People with disabilities are often invisible in movies and television shows, or, if visible, depicted in demeaning and stereotypical ways: as powerless, child-like, isolated victims, as bitter, sometimes psychopathic misfits, or as the "super-crip," who overcomes a disability with some extraordinary ability.
Moreover, storylines featuring people with disabilities inevitably resolve with a "cure" rendering the character "whole."
One trend-setting television show changing audience perceptions about people with disabilities is NBC's "ER." In a recent storyline, one of the lead characters, played by Eriq La Salle, is a doctor who has a young Deaf son. The production company conducted an extensive search to find an African-American baby who was Deaf.
This is just one of many examples of the inclusion of disabilities into the fabric of the show:
Recently, The Disability Messenger (Zara Buggs Taylor) spoke with creator and executive producer John Wells.
ZBT: What got you interested in including characters with disabilities?
JW: In "ER" we have tried generally to portray what America really looks like, and what hospitals really look like, racially and in other ways. Our shows are based on the general notion that society is diverse.
ZBT: Do you often base your characters on real people?
JW: The Laura Enders character [Dr. Carrie Weaver] was conceived when I met one of the attendings at a local hospital who was East Indian or Pakistani and who had had polio and used crutches. He worked 12-hour shifts, and his disability didn't interfere with his job. We try to include people on "ER" that you regularly meet in everyday life with honesty, integrity and realism.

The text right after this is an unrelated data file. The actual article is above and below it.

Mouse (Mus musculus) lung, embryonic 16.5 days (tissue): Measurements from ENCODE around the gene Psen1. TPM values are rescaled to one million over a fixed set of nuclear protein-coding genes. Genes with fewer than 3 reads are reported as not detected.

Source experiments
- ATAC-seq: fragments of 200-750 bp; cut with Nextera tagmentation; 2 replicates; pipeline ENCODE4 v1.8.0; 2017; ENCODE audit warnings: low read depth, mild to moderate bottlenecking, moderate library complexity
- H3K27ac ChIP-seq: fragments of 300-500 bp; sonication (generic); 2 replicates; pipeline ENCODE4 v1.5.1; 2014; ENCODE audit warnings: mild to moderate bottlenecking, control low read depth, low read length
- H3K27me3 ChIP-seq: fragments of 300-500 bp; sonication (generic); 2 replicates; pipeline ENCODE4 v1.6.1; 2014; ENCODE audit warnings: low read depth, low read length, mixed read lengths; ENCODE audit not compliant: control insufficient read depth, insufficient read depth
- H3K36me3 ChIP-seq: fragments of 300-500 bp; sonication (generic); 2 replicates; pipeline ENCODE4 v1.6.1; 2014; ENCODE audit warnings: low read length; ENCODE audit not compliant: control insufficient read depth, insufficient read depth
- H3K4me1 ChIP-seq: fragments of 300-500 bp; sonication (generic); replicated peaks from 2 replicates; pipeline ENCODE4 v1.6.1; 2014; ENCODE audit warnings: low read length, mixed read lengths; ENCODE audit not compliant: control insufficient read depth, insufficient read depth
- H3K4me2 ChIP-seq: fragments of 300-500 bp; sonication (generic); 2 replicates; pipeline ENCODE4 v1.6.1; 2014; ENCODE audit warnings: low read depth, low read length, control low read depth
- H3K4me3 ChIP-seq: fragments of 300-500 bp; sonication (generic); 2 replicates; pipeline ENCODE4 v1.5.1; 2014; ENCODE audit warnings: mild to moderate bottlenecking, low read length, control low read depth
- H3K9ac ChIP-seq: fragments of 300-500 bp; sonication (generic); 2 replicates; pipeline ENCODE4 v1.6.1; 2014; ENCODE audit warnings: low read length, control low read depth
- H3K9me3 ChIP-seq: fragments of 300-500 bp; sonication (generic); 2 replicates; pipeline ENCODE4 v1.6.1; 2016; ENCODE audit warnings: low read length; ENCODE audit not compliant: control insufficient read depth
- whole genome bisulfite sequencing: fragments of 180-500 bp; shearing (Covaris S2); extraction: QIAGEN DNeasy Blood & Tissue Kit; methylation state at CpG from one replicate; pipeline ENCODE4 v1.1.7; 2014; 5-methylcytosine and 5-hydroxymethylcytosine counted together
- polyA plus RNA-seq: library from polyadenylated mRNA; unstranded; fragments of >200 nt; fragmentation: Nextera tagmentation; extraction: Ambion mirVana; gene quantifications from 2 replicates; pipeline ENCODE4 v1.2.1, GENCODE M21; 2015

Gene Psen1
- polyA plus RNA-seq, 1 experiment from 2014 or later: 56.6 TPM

ZBT: Very often your characters are just people who happen to have disabilities. The story does not necessarily focus on the disability. Was that a conscious choice?
JW: The way we tell stories on "ER" differs from the older, traditional medical shows of the past when people came in with specific medical problems. This approach made them seem like "the other," who the viewer is happy not to be.
We consciously chose to integrate the show in every way. Dr. Weaver, for instance, is a complicated character - not particularly lovable. Through the storytelling, we know about her strength and her abilities without telling the audience outright that those strengths were shaped by her disability.
She doesn't discuss her disability - not because she is ashamed of who she is but because it is such a part of who she is that it doesn't come up. Her attitude is "This is me, if you're curious or don't like it or are made uncomfortable by it, tough."
Frankly, I forget she has a disability. That's how it should be. We need to stop judging people by outward appearances and decide how we feel about them based on who they are - not their skin color or social status or physical appearance.
I'm glad the show is making a positive difference in the attitudes and perceptions of the viewing audience about people with disabilities.
Zara Buggs Taylor is the Executive Administrator for Employment Diversity at the Writers Guild of America, west, an entertainment labor union representing writers for the film, television, cable and broadcast industries (213-782 4549; www.wga.org).